But now I care for six mostly senior dogs -- all "unadoptable" (ha-!) -- and I took in a young sick Husky mix as a foster. He's well now. I try not to allow the final ink in the bond I feel with him. I have to find him a wonderful forever home. Six is already too many.

Reading Alicia's posts and the heartfelt comments, I know there are tremendous people out there who are devoted to their animals. I just need to find one for the Husky boy.

Our girl Dakota was almost 10 when our big boy Miles past away. Up until then she never sat with me. Since then she's my constant shadow. She acted like she hated him but when he was gone I think she realized how lonely it was. I miss him like crazy, but I'm so thankful that Dakota has become my little furry best friend.

Lauren (in PA) says: July 18, 2012 at 02:43 PM

Fresh tomatoes from the grocery store.

That sentence shouldn't exist!

I'm fortunate to work near PA Dutch country which gives me access to local grown veggies. (I'm in a town house so can't grow too much of my own!).

Once you eat the onese you've grown, or someone else local has, you'll never go back to those wretched genetically engineered tomatoes!

I'm so sad about Violet, but always love and am amazed how other furry babies grieve also.

Ah, fresh tomatoes from the garden. I like to think of them as little balls of sunshine. Especially standing in the garden with the sun on your shoulders and they are nice and warm.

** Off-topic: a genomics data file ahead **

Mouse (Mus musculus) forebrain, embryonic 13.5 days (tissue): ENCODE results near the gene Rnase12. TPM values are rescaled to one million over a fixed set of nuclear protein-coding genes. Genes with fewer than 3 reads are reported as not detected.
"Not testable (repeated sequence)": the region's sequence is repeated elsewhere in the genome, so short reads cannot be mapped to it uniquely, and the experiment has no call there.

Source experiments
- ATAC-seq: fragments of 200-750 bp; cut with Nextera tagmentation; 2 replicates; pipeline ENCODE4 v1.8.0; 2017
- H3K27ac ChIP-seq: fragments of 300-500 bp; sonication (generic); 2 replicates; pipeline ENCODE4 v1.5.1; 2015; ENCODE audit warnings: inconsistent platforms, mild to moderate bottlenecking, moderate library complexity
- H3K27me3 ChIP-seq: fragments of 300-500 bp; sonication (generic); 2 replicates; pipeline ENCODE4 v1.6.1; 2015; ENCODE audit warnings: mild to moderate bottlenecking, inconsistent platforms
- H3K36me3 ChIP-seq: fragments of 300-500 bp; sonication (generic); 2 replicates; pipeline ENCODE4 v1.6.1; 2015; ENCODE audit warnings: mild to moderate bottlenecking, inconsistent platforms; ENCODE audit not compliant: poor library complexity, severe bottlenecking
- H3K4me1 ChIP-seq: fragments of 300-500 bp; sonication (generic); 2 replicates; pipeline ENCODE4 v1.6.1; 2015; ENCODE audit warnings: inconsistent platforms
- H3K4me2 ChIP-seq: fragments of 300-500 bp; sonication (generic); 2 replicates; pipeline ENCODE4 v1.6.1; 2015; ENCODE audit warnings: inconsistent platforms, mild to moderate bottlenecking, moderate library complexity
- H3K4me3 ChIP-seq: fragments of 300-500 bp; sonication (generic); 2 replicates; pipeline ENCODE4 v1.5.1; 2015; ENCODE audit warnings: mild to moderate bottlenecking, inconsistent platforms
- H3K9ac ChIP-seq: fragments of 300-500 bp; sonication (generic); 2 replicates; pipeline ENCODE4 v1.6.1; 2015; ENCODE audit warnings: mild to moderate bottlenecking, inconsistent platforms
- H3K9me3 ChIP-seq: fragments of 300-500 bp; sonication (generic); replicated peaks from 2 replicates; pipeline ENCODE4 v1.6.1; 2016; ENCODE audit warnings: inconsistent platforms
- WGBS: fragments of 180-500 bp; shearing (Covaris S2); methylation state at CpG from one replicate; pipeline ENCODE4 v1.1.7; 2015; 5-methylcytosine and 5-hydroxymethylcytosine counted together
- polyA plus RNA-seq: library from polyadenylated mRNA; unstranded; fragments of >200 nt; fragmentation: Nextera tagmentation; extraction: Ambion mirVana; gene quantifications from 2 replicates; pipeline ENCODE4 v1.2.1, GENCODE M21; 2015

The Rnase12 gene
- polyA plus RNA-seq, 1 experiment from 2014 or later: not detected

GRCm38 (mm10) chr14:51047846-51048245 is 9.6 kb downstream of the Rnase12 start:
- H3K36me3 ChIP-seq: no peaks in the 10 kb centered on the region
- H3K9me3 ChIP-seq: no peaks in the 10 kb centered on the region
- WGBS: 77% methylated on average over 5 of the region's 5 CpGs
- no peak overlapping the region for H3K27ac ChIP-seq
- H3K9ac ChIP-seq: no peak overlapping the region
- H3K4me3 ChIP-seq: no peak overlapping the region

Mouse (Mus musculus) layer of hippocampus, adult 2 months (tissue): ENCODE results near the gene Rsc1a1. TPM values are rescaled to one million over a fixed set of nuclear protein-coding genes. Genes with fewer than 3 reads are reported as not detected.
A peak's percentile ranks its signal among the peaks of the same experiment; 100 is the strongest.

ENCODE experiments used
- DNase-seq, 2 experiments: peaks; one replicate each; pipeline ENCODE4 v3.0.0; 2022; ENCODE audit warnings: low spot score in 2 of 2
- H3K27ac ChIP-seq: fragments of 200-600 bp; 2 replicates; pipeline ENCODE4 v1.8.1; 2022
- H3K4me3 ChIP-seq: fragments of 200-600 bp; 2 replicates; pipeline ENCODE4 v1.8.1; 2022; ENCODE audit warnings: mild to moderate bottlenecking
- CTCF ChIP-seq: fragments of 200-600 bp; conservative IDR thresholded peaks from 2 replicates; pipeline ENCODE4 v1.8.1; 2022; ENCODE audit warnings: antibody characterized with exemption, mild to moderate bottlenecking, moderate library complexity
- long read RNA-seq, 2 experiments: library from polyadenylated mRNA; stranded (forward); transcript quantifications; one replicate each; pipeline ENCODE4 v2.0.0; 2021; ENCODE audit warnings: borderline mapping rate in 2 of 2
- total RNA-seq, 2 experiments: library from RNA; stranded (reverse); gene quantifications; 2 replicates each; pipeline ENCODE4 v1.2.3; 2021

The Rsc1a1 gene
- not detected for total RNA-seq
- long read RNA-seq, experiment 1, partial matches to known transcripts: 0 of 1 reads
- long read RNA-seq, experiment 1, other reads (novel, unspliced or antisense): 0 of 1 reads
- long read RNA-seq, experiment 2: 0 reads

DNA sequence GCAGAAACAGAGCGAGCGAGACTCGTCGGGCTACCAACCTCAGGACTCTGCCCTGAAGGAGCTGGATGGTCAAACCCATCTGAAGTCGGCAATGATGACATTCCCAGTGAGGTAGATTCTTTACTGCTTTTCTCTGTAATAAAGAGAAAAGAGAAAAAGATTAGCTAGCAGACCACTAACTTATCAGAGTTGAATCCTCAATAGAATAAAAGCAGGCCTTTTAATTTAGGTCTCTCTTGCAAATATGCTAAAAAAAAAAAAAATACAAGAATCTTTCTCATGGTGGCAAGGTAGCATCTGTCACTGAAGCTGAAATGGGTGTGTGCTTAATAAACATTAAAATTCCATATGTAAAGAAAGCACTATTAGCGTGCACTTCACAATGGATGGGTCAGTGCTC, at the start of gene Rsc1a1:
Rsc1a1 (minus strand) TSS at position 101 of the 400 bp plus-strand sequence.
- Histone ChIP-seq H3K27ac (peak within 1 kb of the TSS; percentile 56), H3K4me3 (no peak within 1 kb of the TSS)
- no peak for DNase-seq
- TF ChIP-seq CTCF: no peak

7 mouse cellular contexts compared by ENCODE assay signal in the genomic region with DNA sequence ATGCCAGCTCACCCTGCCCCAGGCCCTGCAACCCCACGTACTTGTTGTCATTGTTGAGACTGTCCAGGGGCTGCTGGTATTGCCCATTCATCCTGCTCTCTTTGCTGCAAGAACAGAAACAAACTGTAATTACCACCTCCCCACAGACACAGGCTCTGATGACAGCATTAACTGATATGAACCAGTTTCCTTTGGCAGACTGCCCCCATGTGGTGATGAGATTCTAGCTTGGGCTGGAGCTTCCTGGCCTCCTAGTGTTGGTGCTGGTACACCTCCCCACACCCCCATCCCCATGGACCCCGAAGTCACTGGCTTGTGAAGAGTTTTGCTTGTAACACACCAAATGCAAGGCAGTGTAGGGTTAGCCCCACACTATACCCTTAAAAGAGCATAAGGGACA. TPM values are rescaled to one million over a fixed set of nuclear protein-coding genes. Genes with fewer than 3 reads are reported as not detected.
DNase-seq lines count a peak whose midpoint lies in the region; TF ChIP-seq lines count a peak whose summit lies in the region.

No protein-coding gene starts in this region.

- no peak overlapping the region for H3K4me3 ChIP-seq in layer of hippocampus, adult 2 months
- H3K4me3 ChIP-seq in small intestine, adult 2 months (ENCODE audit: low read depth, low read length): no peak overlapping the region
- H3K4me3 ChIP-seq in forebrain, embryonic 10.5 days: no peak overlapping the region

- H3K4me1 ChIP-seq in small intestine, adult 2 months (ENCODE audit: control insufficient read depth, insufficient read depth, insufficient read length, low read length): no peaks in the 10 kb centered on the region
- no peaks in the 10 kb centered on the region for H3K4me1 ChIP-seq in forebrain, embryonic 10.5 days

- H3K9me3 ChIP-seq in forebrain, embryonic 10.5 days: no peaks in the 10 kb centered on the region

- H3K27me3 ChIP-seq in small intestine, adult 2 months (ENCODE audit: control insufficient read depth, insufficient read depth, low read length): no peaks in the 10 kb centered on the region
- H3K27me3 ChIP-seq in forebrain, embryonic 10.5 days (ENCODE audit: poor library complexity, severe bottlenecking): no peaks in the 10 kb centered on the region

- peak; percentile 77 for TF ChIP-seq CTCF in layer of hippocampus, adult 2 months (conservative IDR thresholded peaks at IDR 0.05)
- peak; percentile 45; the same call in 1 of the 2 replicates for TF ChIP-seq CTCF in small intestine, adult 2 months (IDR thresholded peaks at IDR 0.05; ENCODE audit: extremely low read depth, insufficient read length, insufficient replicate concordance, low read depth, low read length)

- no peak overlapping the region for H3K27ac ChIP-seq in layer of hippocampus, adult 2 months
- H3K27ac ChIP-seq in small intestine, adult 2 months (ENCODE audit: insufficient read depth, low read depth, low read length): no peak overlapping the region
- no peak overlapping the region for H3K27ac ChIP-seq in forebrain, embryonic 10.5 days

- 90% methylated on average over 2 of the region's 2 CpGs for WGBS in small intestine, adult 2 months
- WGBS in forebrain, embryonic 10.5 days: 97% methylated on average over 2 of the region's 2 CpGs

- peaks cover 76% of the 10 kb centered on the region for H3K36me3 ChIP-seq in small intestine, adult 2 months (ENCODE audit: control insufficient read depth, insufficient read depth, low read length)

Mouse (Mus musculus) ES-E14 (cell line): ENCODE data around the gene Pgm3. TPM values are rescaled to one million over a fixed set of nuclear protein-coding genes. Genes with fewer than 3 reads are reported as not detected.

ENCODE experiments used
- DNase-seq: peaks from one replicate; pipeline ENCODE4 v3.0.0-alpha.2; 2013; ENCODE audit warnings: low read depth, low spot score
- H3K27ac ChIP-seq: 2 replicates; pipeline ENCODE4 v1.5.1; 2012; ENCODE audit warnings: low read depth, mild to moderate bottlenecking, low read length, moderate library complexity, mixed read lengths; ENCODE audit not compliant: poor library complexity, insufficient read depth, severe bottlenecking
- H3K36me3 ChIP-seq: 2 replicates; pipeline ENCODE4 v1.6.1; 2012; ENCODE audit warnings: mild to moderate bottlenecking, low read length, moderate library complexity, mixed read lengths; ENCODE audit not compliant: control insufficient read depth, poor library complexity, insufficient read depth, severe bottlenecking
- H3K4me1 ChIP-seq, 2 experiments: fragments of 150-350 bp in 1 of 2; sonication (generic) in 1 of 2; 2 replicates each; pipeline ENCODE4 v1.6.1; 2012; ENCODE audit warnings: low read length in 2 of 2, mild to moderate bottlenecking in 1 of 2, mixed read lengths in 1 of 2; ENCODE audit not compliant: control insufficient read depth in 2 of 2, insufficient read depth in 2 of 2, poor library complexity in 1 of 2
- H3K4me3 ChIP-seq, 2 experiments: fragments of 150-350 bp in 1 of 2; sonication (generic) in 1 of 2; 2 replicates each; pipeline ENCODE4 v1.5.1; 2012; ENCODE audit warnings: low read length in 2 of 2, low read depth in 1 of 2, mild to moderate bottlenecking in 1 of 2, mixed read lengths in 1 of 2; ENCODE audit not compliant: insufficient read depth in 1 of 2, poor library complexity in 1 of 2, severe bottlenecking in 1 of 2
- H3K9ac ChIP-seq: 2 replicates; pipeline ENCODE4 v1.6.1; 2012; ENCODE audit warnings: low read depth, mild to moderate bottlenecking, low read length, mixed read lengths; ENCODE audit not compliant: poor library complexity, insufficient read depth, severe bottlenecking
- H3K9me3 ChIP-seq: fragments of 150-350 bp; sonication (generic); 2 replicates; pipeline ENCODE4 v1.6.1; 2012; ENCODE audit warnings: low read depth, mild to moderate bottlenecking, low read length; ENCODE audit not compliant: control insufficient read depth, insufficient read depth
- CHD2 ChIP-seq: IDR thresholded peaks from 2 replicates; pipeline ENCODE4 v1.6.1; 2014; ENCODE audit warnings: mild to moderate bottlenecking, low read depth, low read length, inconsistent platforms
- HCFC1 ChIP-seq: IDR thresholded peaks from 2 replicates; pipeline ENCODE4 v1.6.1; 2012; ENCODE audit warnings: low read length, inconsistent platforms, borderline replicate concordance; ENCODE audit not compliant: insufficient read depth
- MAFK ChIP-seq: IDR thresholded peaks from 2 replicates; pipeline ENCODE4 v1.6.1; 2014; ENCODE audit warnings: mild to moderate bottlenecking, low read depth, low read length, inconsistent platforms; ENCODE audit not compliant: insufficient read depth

I hope you are finding comfort and joy in that wonderful little book I sent to you...glad to see that you got it.
I thought it was perfect for YOU!

Elizabeth Chassereau says: August 09, 2012 at 05:22 PM

Dear Alicia, I'm so sorry for the loss of your baby Violet. I've had cats all of my life and developed allergies to them in high school. That alone was hard to get over! But you will find strength in comings days, and she will always be a huge part of your heart :)

Christine says: August 09, 2012 at 07:10 PM

You live a charmed life. Hoping to get to visit Oregon when my husband and I are retired. It looks like a beautiful place. I do embroidery , knit, and sew(by hand as my sewing machine isn't working). I also take bags of broken jewelry, and make one of a kind earrings and necklaces. I try to be creative. Maybe someday I can get a digital camera and take pictures.

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About Alicia Paulson


My name is Alicia Paulson
and I love to make things. I live with my husband and daughter in Portland, Oregon, and design sewing, embroidery, knitting, and crochet patterns. See more about me at




Since August of 2011 I've been using a Canon EOS 60D with an EF 18-200mm kit lens and an EF 100mm f/2.8 Macro lens.